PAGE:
- Original research
- Open Access
Anticancer properties of cannabidiol and Δ9-tetrahydrocannabinol and synergistic effects with gemcitabine and cisplatin in bladder cancer cell lines
Journal of Cannabis Research volume 5, Article number: 7 (2023)
With the legalization of cannabis in multiple jurisdictions throughout the world, a larger proportion of the population consumes cannabis. Several studies have demonstrated anti-tumor effects of components present in cannabis in different models. Unfortunately, little is known about the potential anti-tumoral effects of cannabinoids in bladder cancer and how cannabinoids could potentially synergize with chemotherapeutic agents. Our study aims to identify whether a combination of cannabinoids, like cannabidiol and Δ9-tetrahydrocannabinol, with agents commonly used to treat bladder cancer, such as gemcitabine and cisplatin, can produce desirable synergistic effects. We also evaluated if co-treatment with different cannabinoids resulted in synergistic effects.
We generated concentration curves with several drugs, including several cannabinoids, to identify the range at which they could exert anti-tumor effects in bladder cancer cell lines. We tested the cytotoxic effects of gemcitabine (up to 100 nM), cisplatin (up to 100 μM), and cannabinoids (up to 10 μM) in T24 and TCCSUP cells. We also evaluated the activation of the apoptotic cascade and whether cannabinoids have the ability to reduce invasion in T24 cells.
Cannabidiol, Δ9-tetrahydrocannabinol, cannabichromene, and cannabivarin reduce cell viability of bladder cancer cell lines, and their combination with gemcitabine or cisplatin may induce differential responses, from antagonistic to additive and synergistic effects, depending on the concentrations used. Cannabidiol and Δ9-tetrahydrocannabinol were also shown to induce apoptosis via caspase-3 cleavage and reduce invasion in a Matrigel assay. Cannabidiol and Δ9-tetrahydrocannabinol also display synergistic properties with other cannabinoids like cannabichromene or cannabivarin, although individual cannabinoids may be sufficient to reduce cell viability of bladder cancer cell lines.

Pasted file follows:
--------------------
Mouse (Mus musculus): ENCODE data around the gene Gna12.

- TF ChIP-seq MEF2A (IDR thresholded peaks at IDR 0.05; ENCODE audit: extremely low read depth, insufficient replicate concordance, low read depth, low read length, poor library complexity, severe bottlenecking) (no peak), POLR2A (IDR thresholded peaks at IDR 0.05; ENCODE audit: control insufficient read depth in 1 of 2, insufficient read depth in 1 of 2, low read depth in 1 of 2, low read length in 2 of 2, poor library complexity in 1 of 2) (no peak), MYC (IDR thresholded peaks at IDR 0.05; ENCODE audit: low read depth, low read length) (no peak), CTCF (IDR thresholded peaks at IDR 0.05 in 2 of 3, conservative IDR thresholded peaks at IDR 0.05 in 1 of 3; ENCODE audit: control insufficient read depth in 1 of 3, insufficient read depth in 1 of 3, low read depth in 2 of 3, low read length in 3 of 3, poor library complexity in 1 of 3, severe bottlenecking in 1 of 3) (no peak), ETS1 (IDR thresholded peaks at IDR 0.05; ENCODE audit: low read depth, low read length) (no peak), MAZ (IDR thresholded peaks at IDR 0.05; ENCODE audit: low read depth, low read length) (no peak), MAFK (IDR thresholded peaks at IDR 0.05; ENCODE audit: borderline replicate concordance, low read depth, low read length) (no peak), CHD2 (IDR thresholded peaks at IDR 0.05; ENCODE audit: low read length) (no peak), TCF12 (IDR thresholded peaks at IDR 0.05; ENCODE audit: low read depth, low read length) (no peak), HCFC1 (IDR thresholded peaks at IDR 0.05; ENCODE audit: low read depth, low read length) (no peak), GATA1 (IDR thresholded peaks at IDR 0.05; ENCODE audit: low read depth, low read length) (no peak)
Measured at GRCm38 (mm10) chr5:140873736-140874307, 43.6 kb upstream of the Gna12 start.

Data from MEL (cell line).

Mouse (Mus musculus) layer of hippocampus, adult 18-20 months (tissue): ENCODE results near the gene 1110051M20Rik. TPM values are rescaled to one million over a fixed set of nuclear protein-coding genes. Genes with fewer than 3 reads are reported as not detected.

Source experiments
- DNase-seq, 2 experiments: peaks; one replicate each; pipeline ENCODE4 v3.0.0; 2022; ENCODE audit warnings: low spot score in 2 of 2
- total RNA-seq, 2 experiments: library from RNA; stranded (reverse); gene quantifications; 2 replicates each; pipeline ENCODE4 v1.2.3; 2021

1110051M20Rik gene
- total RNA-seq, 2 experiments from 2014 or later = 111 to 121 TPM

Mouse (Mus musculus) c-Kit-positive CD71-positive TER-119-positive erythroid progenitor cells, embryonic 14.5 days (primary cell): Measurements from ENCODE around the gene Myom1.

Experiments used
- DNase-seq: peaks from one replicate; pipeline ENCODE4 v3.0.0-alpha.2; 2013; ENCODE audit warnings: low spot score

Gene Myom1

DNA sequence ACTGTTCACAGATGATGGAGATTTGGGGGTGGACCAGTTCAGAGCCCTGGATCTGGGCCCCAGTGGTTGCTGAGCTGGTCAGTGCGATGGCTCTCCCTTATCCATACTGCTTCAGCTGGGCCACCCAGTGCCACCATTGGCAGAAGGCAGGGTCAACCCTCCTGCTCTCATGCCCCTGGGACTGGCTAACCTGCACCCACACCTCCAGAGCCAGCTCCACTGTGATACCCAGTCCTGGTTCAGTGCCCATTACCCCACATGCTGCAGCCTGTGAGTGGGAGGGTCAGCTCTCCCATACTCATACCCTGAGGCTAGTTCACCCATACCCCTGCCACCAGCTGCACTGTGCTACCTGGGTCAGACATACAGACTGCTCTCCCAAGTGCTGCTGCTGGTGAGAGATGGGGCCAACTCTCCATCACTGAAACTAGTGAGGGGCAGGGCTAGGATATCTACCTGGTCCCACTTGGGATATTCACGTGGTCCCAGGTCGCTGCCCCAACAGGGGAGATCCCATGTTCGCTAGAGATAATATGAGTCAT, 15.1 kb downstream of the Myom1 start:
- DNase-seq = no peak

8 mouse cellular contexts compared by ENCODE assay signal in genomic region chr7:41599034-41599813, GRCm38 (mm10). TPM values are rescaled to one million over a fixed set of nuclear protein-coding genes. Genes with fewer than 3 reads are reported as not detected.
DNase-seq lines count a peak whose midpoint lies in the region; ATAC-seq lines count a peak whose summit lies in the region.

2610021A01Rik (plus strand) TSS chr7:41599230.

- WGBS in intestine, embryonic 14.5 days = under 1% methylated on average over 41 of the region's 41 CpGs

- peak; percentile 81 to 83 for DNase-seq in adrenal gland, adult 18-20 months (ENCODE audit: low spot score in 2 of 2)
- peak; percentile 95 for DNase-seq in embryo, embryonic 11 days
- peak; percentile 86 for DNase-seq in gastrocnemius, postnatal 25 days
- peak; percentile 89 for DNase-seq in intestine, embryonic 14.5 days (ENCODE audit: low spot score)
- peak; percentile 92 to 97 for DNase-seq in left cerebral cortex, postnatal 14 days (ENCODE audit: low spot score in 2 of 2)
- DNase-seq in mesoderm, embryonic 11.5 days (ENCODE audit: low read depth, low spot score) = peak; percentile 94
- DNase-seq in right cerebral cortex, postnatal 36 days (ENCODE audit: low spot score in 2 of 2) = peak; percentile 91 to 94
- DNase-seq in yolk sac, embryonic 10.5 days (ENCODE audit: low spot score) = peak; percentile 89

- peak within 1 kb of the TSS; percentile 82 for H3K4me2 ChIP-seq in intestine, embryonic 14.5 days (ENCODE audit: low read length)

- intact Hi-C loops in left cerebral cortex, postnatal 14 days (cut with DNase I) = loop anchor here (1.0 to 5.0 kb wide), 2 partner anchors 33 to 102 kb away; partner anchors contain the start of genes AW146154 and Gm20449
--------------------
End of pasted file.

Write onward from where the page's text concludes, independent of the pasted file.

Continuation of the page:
Our results indicate that cannabinoids can reduce human bladder transitional cell carcinoma cell viability, and that they can potentially exert synergistic effects when combined with other agents. Our in vitro results will form the basis for future studies in vivo and in clinical trials for the development of new therapies that could be beneficial for the treatment of bladder cancer in the future.
The most frequently diagnosed bladder cancer is transitional cell carcinoma (TCC), accounting for more than 90% of all bladder cancers (Pons et al. 2011). Lower grade, superficial non-muscle invasive tumors account for the majority of newly diagnosed TCC; however, most tumors will recur in patients with worsening grade and stage (Bellmunt et al. 2020). Without treatment, the median survival time before the development of effective chemotherapy rarely exceeded 3 to 6 months, but advances in combination chemotherapy have increased median survival times to 14 months. Systemic combination chemotherapy, such as the methotrexate, vinblastine, doxorubicin, and cisplatin (MVAC) regimen, has proven activity in advanced bladder cancer, but significant toxicity is observed with a treatment-related mortality of about 4%, and some patients are not eligible to receive cisplatin chemotherapy (Chester et al. 2004; Li et al. 2005). Thus, there is a need for alternative therapies that provide improved survival outcomes or similar survival benefits with reduced toxicity compared to the MVAC regimen. Gemcitabine-based therapy can be administered as intravesical instillations with minimal bladder irritation, as well as systemically (Moore et al. 1997; Laufer et al. 2003). Gemcitabine-cisplatin combination therapy is effective and safe and is frequently used as first-line therapy against metastatic bladder cancer (Moore et al. 1999; von der Maase et al. 2000; Bellmunt et al. 2012). While the toxicity profile has been improved using this combination, the efficacy of the treatment remains relatively similar to treatment with the MVAC regimen.